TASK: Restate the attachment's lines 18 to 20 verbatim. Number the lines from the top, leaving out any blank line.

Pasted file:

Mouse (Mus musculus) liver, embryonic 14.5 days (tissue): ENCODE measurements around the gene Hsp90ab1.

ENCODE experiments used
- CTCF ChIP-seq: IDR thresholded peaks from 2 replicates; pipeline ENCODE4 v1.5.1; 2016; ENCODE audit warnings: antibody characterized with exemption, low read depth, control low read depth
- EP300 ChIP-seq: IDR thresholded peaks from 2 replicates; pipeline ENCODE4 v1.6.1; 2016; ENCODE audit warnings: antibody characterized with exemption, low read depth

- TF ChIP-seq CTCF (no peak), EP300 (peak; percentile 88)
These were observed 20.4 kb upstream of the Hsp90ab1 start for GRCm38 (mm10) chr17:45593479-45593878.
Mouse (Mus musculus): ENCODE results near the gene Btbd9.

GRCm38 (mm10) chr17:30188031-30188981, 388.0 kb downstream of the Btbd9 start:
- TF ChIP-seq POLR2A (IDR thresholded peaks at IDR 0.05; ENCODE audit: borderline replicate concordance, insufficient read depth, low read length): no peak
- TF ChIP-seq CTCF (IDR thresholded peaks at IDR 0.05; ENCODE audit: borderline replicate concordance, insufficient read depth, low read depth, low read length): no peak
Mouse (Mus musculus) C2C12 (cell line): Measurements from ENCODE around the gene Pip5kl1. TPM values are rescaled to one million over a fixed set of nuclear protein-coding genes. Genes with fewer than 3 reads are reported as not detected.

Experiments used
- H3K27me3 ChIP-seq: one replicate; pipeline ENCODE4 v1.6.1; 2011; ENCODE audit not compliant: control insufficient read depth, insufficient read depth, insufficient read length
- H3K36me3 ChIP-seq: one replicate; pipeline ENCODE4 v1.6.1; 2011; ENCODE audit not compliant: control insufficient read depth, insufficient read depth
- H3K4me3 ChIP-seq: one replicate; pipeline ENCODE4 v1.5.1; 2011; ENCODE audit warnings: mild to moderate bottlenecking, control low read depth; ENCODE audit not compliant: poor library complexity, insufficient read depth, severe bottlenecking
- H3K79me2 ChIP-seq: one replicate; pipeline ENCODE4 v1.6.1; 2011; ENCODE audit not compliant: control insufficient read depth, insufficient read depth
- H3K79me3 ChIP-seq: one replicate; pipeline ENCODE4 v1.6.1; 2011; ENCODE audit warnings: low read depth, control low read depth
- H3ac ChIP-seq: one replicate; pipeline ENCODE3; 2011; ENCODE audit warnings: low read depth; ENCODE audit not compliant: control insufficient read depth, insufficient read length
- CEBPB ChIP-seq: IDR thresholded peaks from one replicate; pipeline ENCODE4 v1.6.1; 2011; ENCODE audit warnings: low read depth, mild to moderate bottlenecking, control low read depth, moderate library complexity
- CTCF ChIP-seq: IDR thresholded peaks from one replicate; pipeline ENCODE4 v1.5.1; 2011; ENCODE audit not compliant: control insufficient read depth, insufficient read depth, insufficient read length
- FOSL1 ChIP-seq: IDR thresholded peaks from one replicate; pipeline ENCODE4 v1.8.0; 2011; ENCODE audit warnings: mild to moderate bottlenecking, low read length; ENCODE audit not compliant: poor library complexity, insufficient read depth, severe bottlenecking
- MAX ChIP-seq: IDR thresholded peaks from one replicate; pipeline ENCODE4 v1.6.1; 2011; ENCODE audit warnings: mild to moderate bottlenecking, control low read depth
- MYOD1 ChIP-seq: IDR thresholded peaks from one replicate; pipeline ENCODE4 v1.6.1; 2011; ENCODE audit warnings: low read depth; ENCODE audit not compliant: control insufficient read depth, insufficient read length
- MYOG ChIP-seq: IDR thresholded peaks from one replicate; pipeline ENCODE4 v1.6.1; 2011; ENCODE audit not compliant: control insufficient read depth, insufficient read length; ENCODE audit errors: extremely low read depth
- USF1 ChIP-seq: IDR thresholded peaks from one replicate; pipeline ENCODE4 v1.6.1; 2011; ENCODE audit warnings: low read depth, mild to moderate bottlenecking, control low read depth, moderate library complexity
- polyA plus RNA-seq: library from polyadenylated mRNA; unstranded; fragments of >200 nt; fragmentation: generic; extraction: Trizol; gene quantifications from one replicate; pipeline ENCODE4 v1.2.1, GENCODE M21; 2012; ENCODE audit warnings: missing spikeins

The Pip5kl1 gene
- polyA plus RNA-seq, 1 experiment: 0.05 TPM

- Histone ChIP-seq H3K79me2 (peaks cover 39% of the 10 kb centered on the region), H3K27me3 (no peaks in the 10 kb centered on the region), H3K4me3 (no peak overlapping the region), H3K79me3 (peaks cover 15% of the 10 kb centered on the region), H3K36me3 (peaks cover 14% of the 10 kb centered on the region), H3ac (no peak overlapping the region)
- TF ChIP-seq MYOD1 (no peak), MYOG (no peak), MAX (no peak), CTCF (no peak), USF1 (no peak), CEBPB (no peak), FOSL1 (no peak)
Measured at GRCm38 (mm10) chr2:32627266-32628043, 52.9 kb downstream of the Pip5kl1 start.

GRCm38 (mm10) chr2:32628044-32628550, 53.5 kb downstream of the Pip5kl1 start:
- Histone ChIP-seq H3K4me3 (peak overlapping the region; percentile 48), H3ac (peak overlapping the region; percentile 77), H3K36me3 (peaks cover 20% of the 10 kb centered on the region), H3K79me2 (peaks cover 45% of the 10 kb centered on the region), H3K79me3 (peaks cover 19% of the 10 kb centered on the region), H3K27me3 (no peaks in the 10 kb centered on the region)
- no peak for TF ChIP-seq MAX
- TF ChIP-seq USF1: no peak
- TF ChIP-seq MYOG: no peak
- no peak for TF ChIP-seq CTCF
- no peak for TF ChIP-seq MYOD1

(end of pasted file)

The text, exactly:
- H3ac ChIP-seq: one replicate; pipeline ENCODE3; 2011; ENCODE audit warnings: low read depth; ENCODE audit not compliant: control insufficient read depth, insufficient read length
- CEBPB ChIP-seq: IDR thresholded peaks from one replicate; pipeline ENCODE4 v1.6.1; 2011; ENCODE audit warnings: low read depth, mild to moderate bottlenecking, control low read depth, moderate library complexity
- CTCF ChIP-seq: IDR thresholded peaks from one replicate; pipeline ENCODE4 v1.5.1; 2011; ENCODE audit not compliant: control insufficient read depth, insufficient read depth, insufficient read length